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Teaching Traditional Craft Professions to the Next Generation

Welders welding

After Jennifer Wilkerson taught English in high school for 13 years, she went to work in her husband’s welding fabrication shop managing the business.

Today, those two professions are merged in her work as marketing director for The National Center for Construction Education and Research, or NCCER.

“My 14-year-old daughter often goes to her dad’s welding shop,” Jennifer says. “She’s using complex automation programs to fabricate industrial products with a plasma cutter.”

“This is the kind of profession we’re hoping to introduce to the next generation of craft professionals,” she says.

“People don’t realize the math, science and technology that are involved in the construction and maintenance industries. The certifications require knowledge and skills and can be tough,” Jennifer says, “but these jobs can be quite lucrative.”

Joey Snider speaking from a podium

Standards

There was a time, Jennifer explains, when there was not a consistent, verifiable way for industry to check the credentials of, say, a carpenter in one state versus a carpenter in another state.

“We needed to create standardization,” Jennifer says. “And we needed ways to verify credentials.”

Image quote: “All of this is so important,” she says, “because we’re helping build careers.”

So NCCER was born.

Experts started working on standards and training curriculums. 125 CEOs, association and academic leaders from across America stepped forward to endorse the effort.

Initial curricula covered five craft areas, and now there are over 70 different craft titles to choose from. Everything from wind turbine maintenance to basic plumbing and pipe fitting.

” Now we have a way to offer standardized training with credentials and an online database that provides portable, industry-recognized credentials that can be verified anywhere in the world.” Jennifer says.

“All of this is so important,” she says, “because we’re helping build careers.”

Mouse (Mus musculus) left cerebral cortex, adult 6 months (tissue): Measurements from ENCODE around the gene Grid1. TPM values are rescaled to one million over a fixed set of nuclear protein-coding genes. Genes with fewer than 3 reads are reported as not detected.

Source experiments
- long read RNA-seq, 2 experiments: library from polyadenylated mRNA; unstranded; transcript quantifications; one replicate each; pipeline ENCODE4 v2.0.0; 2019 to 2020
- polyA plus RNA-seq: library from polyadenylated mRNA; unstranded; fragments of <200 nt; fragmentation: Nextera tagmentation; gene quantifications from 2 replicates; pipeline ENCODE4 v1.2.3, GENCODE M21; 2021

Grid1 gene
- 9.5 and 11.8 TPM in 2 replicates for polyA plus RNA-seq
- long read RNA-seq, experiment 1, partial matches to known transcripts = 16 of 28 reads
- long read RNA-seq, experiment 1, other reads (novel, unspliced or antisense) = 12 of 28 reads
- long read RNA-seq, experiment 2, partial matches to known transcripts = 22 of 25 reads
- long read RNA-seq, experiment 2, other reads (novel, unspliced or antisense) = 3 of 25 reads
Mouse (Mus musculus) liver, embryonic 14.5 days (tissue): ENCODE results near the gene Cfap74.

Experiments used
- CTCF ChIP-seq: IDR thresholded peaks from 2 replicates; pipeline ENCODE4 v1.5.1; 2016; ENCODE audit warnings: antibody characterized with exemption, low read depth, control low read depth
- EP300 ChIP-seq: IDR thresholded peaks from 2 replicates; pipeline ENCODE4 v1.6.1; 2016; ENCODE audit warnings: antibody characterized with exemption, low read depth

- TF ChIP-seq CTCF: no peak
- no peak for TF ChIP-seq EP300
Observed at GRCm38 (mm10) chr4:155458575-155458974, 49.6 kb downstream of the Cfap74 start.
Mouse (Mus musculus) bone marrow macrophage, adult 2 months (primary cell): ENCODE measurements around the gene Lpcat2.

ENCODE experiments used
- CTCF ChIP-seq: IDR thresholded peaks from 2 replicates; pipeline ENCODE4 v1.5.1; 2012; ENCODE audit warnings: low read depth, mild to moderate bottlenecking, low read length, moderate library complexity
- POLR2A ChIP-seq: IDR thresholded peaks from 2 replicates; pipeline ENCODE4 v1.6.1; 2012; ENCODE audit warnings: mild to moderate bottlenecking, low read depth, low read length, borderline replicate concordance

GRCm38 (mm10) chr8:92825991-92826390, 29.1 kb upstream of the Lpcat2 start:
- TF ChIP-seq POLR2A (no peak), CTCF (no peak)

The Harvard of Construction Craft Learning and Credentialing

So far, 13 million credentials have been submitted to the NCCER Registry.

500,000 people are learning through this system in some way each year at more than 4,000 training locations. NCCER curriculum aligns with Perkins IV requirements for industry credentials and programs of study, complies with Department of Labor’s Office of Apprenticeship requirements for time-based training, allows for flexibility and custom task training at the modular level and is competency-based with measurable objectives.

Global companies that now utilize the NCCER registry for training and hiring include Fluor, Jacobs, Bechtel, KBR, ExxonMobil, and Sunoco.

Hands-On Craft

It’s not all classroom learning.

“Hands-on training is included in every single learning module,” says Jennifer Wilkerson. “And all our instructors have to be NCCER Certified Instructors to submit their students for credentials. These instructors are required to have industry experience and or technical training in the craft they are teaching in order to get certified. This solidifies the training these students are receiving.”

“We wanted to make sure these instructors were teaching students the actual skills they will need when they go on a project site,” she says.

A New Regard for the Craft Professions

“We’re trying to change perceptions about these craft industries,” Jennifer says.

“There was a time,” she says, “when so-called ‘vocational training’ in local schools was the place you sent kids who couldn’t handle the other academic environments.”

“Vocational education got a bad name,” she says.

This kind of learning is no longer called ‘vocational training.’ It’s now ‘career and technical training.’

“We need students who excel in science, technology, engineering, and math,” Jennifer says. “Operating a crane involves decisions about load balance, welding uses high concepts in geometry.”

“These are really bright kids who excel academically,” she says.

The Next Generation

“In real ways, we need to get career and technical training back into the schools, “Jennifer says.

“The average age of craftsman in a wide variety of industries is between 48 and 52,” she says, “and we expect around 20-percent attrition through retirement over the next decade.”

All told, some expect a deficit of 2 million craft professional employees by 2019.

Help for Job and Family

“So many kids are going through primary and secondary education,” says Brian Hoehl, “and they’re just not able to land a job.”

“We have a solution with NCCER to help solve this challenge,” he says.

“Our training can change lives,” Jennifer says. “At a recent event, one young man talked of how a chance encounter with a welding mentor and teacher got him through school and into a $90,000-a-year job.”

“These are real people, getting real jobs, and having real success,” she says.